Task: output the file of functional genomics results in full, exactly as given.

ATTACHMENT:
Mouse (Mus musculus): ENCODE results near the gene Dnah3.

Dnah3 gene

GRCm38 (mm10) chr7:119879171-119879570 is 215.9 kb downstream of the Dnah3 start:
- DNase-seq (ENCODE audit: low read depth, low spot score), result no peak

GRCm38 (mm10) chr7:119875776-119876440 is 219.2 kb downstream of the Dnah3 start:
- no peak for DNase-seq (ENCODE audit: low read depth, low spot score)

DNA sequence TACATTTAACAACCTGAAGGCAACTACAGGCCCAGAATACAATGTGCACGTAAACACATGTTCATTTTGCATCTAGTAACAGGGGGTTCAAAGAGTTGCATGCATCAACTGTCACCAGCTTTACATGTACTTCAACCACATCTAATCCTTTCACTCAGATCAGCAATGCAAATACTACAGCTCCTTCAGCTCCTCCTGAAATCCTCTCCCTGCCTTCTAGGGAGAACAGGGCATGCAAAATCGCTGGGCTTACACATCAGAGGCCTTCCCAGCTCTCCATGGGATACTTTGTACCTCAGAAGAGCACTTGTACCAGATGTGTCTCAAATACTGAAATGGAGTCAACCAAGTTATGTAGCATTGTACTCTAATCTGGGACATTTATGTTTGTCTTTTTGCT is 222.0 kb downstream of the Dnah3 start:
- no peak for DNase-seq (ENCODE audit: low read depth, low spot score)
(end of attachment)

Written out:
Mouse (Mus musculus): ENCODE results near the gene Dnah3.

Dnah3 gene

GRCm38 (mm10) chr7:119879171-119879570 is 215.9 kb downstream of the Dnah3 start:
- DNase-seq (ENCODE audit: low read depth, low spot score), result no peak

GRCm38 (mm10) chr7:119875776-119876440 is 219.2 kb downstream of the Dnah3 start:
- no peak for DNase-seq (ENCODE audit: low read depth, low spot score)

DNA sequence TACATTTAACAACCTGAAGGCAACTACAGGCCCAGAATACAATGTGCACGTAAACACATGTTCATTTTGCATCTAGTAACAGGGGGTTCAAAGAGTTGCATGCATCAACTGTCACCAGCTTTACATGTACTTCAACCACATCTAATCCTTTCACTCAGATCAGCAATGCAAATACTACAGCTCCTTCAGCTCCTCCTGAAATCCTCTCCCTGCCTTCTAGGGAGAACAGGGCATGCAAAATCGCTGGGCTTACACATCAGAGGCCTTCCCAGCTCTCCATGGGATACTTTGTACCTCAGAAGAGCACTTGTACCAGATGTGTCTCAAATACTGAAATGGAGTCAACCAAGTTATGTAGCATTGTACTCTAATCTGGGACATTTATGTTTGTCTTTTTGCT is 222.0 kb downstream of the Dnah3 start:
- no peak for DNase-seq (ENCODE audit: low read depth, low spot score)